Archive for May, 2014

Quentin Letts Shows Us What Ugly Is

What Ugly Isn't

What Ugly Isn’t

There’s been an uproar in the opera world after London critics delivered a series of very personal insults regarding Tara Erraught’s weight. “Dumpy of stature”, “unappealing”, and “chubby bundle of puppy fat” gives you a sense of it. Most of the critics have since tried to contextualize their comments as specific to the role at hand, one in which Miss Erraught plays a rakish young man. Indeed, it’s somewhat easier to swallow these comments as captions under an image from the production being reviewed than under Miss Erraught’s publicity still. But in a startlingly tone deaf retort, Quentin Letts in the Daily Mail actually doubles down, amazingly hurling a new round of insults towards the singer while defending the critic’s responsibility to speak their truth.

Here’s the thing Quentin, your truth ain’t shit. Your narrow definition of beauty has been polluting our collective brains for too long. If you were really searching for a truth, your criticism would read more like “Miss Erraught, who is more attractive than ninety nine percent of the people I encounter in the real world, and quite a bit more attractive than anyone I have ever shared any sort of intimacy with, doesn’t match the standard of beauty that I have been conditioned to expect when watching television or movies. By choosing to use my reviews to point out this difference in a particularly hateful way, I not only perpetuate these ridiculous, deceitful, and disgusting expectations, but I show that people who don’t conform to these standards shouldn’t be treated with respect or consideration. In short, I am a total asshat.”

Now that’s a truth worth publishing.

We’ve learned a lot about these critics in the past few weeks, enough for me to completely discount their thoughts and opinions regarding just about anything. We’re not censoring your thoughts, Quentin, we’ve just realized that they’re worthless.


May 2014

When Bad Music Happens To Good Critics

In an article entitled “The Composer As Critic” composer Andrew Ford conflates two points, first that one should be able to divorce your own taste from one’s criticism of a piece, and second, one should refrain from reviewing bad works in general. In making his case, Ford cites Auden: “Attacking bad books is […] a waste of time [and] bad for the character.”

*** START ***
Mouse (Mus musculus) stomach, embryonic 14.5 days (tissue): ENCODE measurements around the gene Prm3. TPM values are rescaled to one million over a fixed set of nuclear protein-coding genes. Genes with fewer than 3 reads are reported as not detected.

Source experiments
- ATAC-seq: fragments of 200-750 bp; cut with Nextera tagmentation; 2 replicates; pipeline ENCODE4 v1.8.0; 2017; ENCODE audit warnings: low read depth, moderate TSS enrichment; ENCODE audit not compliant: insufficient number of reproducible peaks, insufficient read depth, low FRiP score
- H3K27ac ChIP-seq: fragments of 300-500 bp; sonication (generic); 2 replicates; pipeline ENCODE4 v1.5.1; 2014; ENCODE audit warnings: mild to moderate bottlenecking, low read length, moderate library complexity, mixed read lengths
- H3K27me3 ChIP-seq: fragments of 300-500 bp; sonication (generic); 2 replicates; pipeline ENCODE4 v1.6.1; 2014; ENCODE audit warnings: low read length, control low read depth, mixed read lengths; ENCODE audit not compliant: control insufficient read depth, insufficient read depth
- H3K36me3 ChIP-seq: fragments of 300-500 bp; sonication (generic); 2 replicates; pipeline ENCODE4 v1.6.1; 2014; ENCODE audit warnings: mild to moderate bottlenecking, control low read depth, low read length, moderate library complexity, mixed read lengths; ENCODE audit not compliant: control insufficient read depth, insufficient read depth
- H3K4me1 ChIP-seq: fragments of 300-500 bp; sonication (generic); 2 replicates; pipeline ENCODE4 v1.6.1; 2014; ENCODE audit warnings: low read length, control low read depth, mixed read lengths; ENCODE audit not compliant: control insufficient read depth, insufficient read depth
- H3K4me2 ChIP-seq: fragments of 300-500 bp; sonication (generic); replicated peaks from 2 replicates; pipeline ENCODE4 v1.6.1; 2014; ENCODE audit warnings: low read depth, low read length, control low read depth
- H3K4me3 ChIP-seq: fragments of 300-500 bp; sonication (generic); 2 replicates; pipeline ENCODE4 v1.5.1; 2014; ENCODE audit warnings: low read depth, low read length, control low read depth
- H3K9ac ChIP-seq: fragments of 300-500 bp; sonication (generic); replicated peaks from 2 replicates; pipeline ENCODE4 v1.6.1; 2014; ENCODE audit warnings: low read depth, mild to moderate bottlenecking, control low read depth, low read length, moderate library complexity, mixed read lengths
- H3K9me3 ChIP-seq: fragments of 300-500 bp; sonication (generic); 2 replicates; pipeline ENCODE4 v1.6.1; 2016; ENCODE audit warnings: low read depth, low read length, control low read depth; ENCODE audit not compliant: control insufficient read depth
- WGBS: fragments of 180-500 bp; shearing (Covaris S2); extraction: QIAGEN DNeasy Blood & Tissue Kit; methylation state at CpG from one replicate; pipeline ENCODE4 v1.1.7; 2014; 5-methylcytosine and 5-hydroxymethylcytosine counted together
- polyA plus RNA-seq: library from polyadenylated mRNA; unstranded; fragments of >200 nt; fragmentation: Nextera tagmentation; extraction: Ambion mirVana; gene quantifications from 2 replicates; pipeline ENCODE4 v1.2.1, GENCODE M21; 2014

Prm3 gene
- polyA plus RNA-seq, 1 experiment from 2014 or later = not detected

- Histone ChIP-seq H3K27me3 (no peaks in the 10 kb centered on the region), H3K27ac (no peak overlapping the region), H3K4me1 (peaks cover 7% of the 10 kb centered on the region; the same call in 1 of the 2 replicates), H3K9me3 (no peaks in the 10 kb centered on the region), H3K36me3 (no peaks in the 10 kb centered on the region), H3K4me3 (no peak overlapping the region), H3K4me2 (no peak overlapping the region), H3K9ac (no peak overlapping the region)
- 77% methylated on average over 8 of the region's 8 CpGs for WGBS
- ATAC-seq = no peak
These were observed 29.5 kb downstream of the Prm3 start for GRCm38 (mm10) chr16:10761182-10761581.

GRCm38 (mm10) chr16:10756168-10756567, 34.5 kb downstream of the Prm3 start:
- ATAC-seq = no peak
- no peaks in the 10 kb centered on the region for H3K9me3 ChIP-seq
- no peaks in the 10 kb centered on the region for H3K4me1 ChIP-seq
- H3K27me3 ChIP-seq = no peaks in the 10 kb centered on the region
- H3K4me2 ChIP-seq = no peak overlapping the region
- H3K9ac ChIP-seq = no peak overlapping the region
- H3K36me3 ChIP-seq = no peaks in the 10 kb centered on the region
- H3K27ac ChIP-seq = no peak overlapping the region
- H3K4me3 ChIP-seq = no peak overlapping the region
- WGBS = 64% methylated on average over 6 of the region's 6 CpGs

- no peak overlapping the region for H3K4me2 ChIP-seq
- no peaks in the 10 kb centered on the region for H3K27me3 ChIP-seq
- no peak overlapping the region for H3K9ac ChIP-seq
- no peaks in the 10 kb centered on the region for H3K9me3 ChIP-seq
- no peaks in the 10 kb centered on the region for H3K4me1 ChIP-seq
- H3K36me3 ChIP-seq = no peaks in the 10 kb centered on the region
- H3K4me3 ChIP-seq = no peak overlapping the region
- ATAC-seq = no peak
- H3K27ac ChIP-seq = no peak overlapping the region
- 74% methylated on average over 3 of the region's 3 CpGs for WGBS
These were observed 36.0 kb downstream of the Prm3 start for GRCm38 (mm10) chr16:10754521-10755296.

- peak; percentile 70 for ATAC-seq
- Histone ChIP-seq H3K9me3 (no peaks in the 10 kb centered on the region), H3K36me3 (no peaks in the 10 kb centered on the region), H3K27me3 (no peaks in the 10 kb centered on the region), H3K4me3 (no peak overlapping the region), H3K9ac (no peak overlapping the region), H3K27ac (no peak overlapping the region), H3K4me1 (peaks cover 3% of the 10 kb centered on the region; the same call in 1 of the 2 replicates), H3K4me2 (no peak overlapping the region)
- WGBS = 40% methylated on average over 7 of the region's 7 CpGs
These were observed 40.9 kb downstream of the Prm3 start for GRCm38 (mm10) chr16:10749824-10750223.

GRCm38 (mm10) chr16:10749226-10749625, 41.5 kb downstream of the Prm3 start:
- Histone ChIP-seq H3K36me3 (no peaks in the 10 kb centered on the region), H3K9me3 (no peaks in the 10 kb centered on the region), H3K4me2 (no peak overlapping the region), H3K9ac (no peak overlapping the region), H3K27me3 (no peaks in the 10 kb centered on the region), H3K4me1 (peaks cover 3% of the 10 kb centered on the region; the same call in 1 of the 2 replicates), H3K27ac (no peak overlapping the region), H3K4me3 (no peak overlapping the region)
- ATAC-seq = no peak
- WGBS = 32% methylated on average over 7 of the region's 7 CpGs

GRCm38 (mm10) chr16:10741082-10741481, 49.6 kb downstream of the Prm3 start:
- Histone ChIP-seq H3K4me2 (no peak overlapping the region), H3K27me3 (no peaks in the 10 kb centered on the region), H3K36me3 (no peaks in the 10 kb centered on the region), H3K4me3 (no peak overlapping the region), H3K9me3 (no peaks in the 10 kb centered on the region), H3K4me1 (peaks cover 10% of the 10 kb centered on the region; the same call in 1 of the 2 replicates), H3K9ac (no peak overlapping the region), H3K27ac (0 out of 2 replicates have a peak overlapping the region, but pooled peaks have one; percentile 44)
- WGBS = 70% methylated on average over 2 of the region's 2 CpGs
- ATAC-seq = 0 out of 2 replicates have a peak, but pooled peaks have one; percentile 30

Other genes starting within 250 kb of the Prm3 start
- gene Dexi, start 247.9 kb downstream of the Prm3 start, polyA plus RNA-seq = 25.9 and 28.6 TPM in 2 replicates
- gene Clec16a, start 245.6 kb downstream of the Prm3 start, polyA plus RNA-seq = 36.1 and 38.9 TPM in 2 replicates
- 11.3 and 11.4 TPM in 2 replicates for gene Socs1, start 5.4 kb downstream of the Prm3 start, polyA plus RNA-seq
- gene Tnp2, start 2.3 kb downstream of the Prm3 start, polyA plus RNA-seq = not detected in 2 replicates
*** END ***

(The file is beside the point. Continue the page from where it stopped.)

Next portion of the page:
There are certainly many different metrics by which to judge a piece, but for discussion, let’s explore the following: “Do I like it?” (the subjective metric), “Would anyone like it?” (the collective metric), and “Should anyone like it?” (the objective metric). The first questions is purely subjective, it’s the taste that Ford believes should be removed from one’s criticism. The second question is where the critic imagines a hypothetical audience and, divorced from his or her own taste, looks for what that audience member might enjoy. Then there’s that hairy third question, with that prescriptive “should”. It presumes some universal standard of merit, a yardstick by which all pieces should be measured, and that the critic has the ability to discern where a work belongs on that scale.

It’s rare these days for a critic to claim to speak authoritatively for that third metric. Maybe critical hubris has become an endangered species in a world where everyone can publish their thoughts with the press of a “comment” button. (If opinions are like assholes, the internet is a tapestry of sphincters.) But I rather like the idea of a critic with the conviction that their taste is the RIGHT taste, that what they like is what SHOULD be liked. That there is indeed some universal metric for quality that we all strive for as creators and a critical body that makes that distinction. As a consumer of content, I feel enough strength in my sensibilities and convictions that I won’t be unduly swayed by an assertive critic whose tastes don’t align with my own and as a creator of content, receiving a well considered response to my work is a gift.